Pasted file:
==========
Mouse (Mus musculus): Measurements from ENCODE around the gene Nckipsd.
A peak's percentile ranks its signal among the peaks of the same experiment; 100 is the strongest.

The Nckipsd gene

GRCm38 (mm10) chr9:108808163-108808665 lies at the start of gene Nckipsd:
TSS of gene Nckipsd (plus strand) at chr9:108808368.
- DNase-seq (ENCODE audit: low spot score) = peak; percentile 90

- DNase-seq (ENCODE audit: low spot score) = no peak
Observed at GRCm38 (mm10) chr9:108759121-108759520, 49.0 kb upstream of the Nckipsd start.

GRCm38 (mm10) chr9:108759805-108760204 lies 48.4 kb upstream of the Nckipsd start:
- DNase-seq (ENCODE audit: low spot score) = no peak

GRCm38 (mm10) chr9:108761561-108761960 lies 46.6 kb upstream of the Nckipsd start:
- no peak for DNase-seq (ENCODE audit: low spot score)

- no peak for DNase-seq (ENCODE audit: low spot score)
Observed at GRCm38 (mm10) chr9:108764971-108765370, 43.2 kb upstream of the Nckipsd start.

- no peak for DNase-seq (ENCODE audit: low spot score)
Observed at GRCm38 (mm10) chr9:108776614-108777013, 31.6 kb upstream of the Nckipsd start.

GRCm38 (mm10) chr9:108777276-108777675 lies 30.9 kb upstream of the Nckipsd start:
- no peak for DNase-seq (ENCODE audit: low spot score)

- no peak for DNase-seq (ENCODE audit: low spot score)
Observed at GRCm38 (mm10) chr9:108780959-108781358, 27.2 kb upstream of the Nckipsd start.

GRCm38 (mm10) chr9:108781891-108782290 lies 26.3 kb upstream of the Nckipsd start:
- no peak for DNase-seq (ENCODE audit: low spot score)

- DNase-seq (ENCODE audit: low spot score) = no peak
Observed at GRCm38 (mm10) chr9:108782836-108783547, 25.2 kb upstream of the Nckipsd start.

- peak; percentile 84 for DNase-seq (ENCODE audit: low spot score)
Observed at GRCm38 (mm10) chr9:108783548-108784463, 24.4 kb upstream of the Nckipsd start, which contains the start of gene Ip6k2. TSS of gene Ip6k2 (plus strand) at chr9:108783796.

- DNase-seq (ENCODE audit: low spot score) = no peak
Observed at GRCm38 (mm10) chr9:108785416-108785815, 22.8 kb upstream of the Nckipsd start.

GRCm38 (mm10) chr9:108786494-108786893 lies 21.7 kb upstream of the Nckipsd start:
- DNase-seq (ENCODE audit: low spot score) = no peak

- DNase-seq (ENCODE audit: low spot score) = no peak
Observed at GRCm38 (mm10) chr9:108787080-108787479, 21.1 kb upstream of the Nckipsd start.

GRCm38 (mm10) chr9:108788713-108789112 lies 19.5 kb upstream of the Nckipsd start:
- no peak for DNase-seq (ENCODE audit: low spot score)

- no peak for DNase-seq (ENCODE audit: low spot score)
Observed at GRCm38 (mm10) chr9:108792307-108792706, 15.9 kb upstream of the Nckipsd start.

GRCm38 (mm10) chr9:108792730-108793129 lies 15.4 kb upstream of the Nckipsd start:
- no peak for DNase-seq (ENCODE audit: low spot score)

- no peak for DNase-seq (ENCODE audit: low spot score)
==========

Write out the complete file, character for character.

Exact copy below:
Mouse (Mus musculus): Measurements from ENCODE around the gene Nckipsd.
A peak's percentile ranks its signal among the peaks of the same experiment; 100 is the strongest.

The Nckipsd gene

GRCm38 (mm10) chr9:108808163-108808665 lies at the start of gene Nckipsd:
TSS of gene Nckipsd (plus strand) at chr9:108808368.
- DNase-seq (ENCODE audit: low spot score) = peak; percentile 90

- DNase-seq (ENCODE audit: low spot score) = no peak
Observed at GRCm38 (mm10) chr9:108759121-108759520, 49.0 kb upstream of the Nckipsd start.

GRCm38 (mm10) chr9:108759805-108760204 lies 48.4 kb upstream of the Nckipsd start:
- DNase-seq (ENCODE audit: low spot score) = no peak

GRCm38 (mm10) chr9:108761561-108761960 lies 46.6 kb upstream of the Nckipsd start:
- no peak for DNase-seq (ENCODE audit: low spot score)

- no peak for DNase-seq (ENCODE audit: low spot score)
Observed at GRCm38 (mm10) chr9:108764971-108765370, 43.2 kb upstream of the Nckipsd start.

- no peak for DNase-seq (ENCODE audit: low spot score)
Observed at GRCm38 (mm10) chr9:108776614-108777013, 31.6 kb upstream of the Nckipsd start.

GRCm38 (mm10) chr9:108777276-108777675 lies 30.9 kb upstream of the Nckipsd start:
- no peak for DNase-seq (ENCODE audit: low spot score)

- no peak for DNase-seq (ENCODE audit: low spot score)
Observed at GRCm38 (mm10) chr9:108780959-108781358, 27.2 kb upstream of the Nckipsd start.

GRCm38 (mm10) chr9:108781891-108782290 lies 26.3 kb upstream of the Nckipsd start:
- no peak for DNase-seq (ENCODE audit: low spot score)

- DNase-seq (ENCODE audit: low spot score) = no peak
Observed at GRCm38 (mm10) chr9:108782836-108783547, 25.2 kb upstream of the Nckipsd start.

- peak; percentile 84 for DNase-seq (ENCODE audit: low spot score)
Observed at GRCm38 (mm10) chr9:108783548-108784463, 24.4 kb upstream of the Nckipsd start, which contains the start of gene Ip6k2. TSS of gene Ip6k2 (plus strand) at chr9:108783796.

- DNase-seq (ENCODE audit: low spot score) = no peak
Observed at GRCm38 (mm10) chr9:108785416-108785815, 22.8 kb upstream of the Nckipsd start.

GRCm38 (mm10) chr9:108786494-108786893 lies 21.7 kb upstream of the Nckipsd start:
- DNase-seq (ENCODE audit: low spot score) = no peak

- DNase-seq (ENCODE audit: low spot score) = no peak
Observed at GRCm38 (mm10) chr9:108787080-108787479, 21.1 kb upstream of the Nckipsd start.

GRCm38 (mm10) chr9:108788713-108789112 lies 19.5 kb upstream of the Nckipsd start:
- no peak for DNase-seq (ENCODE audit: low spot score)

- no peak for DNase-seq (ENCODE audit: low spot score)
Observed at GRCm38 (mm10) chr9:108792307-108792706, 15.9 kb upstream of the Nckipsd start.

GRCm38 (mm10) chr9:108792730-108793129 lies 15.4 kb upstream of the Nckipsd start:
- no peak for DNase-seq (ENCODE audit: low spot score)

- no peak for DNase-seq (ENCODE audit: low spot score)